DENVER — The Office of the Attorney General joined its partner agencies today in praising the award of nearly $2.5 million in natural resource damage funds to support projects aimed at restoring and improving the open space surrounding the former Rocky Flats nuclear weapons site.
“These five projects will help preserve and restore yet another important swath of Colorado open space for future generations,” Attorney General John Suthers said. “This is a welcome development in the joint effort of Colorado and the federal government to transform the former nuclear weapons plant into a wildlife refuge.”
“The selected projects will benefit the region’s natural resources and demonstrate the commitment of our local communities and other partners to improving our environment,” said Jim Martin, executive director of the Colorado Department of Public Health and Environment. “Our partners’ matching contributions will nearly triple the impact of these very worthwhile projects.”
Suthers, Martin and Ron Cattany, director of the Division of Reclamation, Mining and Safety, are Colorado’s representatives on the Rocky Flats trustees council.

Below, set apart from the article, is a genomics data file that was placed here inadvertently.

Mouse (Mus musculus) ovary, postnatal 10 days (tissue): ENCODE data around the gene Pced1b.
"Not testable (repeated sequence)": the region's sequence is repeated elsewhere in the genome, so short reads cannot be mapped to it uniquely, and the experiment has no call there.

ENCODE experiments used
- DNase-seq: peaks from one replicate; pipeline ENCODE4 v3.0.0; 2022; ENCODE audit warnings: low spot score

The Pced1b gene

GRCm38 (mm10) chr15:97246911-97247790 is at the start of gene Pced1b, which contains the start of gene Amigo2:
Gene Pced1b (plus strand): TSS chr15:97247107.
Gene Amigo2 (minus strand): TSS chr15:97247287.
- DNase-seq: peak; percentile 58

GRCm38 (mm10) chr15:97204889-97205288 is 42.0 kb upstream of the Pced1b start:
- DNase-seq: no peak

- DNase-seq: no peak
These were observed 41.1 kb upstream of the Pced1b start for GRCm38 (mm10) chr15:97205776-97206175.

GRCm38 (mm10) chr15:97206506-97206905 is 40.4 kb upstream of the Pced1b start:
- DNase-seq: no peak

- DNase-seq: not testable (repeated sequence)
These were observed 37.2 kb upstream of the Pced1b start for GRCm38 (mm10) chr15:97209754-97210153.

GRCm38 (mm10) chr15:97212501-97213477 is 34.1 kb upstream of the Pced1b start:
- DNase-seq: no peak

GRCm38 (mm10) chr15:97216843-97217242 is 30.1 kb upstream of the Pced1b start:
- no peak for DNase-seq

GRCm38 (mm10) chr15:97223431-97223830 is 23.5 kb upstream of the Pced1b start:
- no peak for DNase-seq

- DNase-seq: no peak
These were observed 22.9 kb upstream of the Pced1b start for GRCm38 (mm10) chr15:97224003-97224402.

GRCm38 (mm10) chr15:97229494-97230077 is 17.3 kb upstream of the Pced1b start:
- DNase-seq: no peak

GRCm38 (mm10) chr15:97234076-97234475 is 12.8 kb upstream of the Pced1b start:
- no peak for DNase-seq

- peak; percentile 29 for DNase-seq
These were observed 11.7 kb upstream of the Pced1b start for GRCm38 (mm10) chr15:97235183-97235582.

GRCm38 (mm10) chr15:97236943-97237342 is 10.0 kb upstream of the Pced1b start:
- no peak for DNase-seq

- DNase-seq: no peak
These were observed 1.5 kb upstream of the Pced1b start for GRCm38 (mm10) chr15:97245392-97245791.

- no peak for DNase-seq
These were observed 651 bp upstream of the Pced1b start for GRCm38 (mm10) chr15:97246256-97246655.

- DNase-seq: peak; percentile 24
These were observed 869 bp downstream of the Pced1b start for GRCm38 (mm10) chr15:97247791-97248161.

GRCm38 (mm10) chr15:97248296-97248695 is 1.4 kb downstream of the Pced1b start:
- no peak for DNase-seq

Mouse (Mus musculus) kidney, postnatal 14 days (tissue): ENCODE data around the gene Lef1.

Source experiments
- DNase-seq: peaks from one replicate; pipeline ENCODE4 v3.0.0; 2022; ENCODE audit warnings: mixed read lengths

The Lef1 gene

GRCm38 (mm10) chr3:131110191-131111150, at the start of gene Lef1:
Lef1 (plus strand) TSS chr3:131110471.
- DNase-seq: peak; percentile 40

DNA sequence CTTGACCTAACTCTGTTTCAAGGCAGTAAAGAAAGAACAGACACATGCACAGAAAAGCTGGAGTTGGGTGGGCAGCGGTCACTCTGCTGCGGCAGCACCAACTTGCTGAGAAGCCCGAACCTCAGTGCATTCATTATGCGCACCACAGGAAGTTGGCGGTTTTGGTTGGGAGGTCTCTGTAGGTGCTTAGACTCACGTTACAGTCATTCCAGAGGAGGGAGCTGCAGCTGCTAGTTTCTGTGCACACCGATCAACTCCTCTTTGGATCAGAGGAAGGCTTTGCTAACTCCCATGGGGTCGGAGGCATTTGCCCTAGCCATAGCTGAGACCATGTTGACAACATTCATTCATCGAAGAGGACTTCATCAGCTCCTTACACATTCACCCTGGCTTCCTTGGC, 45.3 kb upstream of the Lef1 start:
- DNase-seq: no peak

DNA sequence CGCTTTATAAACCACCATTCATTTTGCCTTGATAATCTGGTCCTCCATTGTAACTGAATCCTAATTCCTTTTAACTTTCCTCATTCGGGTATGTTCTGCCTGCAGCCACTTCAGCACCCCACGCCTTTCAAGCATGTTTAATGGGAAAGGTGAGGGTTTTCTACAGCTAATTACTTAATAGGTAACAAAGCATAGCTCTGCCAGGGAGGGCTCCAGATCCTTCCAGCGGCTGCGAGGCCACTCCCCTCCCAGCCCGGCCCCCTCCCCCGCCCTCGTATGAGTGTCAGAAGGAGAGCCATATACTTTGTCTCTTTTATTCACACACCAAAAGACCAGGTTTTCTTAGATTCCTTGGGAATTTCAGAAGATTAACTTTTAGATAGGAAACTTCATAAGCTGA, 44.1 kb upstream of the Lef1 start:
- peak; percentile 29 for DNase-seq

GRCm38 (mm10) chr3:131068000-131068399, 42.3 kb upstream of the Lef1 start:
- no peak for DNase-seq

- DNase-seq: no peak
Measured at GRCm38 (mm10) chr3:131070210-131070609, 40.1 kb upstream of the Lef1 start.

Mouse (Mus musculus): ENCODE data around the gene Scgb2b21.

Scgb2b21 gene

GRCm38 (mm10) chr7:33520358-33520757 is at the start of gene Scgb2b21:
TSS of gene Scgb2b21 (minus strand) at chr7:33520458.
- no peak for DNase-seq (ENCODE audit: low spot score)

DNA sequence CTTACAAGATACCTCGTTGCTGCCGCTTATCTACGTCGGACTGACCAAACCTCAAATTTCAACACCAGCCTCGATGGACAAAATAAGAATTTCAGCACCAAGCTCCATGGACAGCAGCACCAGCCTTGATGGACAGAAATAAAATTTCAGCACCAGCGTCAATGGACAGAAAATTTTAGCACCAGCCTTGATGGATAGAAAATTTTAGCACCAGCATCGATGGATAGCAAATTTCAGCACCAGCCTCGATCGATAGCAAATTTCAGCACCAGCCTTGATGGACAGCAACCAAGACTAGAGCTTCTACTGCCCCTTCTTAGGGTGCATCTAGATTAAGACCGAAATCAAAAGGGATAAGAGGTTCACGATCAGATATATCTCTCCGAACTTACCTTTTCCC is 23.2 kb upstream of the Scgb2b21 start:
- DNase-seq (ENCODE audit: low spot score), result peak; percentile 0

The nearly $2.5 million worth of grants will help underwrite projects from the Jefferson County Nature Association, the city and county of Boulder, the town of Superior, the city of Westminster and the Trust for Public Land. The grant projects will purchase mineral rights at the Rocky Flats site, underwrite weed control and native seed collection, purchase open space around the property and fund the restoration of native plants at the site. The project proponents will match the grant funds with nearly $7.4 million in cash and in-kind contributions.
The grant projects complement a more than decade-long effort to convert Rocky Flats, which produced nuclear weapons from 1952 to 1989, into a wildlife refuge. The Department of Energy finished its clean-up of the site in 2005.
The decision to award the money was made by the state and federal natural resource trustees for Rocky Flats. Under the federal Superfund law, Colorado’s governor designated the Attorney General, the head of the Department of Public Health and Environment and the Department of Natural Resources as the state natural resource trustees. As to the Rocky Flats site, they are joined by federal trustees, the U.S. Department of Energy and the U.S. Fish and Wildlife Service.
To learn more about the five projects, visit www.cdphe.state.co.us/HM/rf/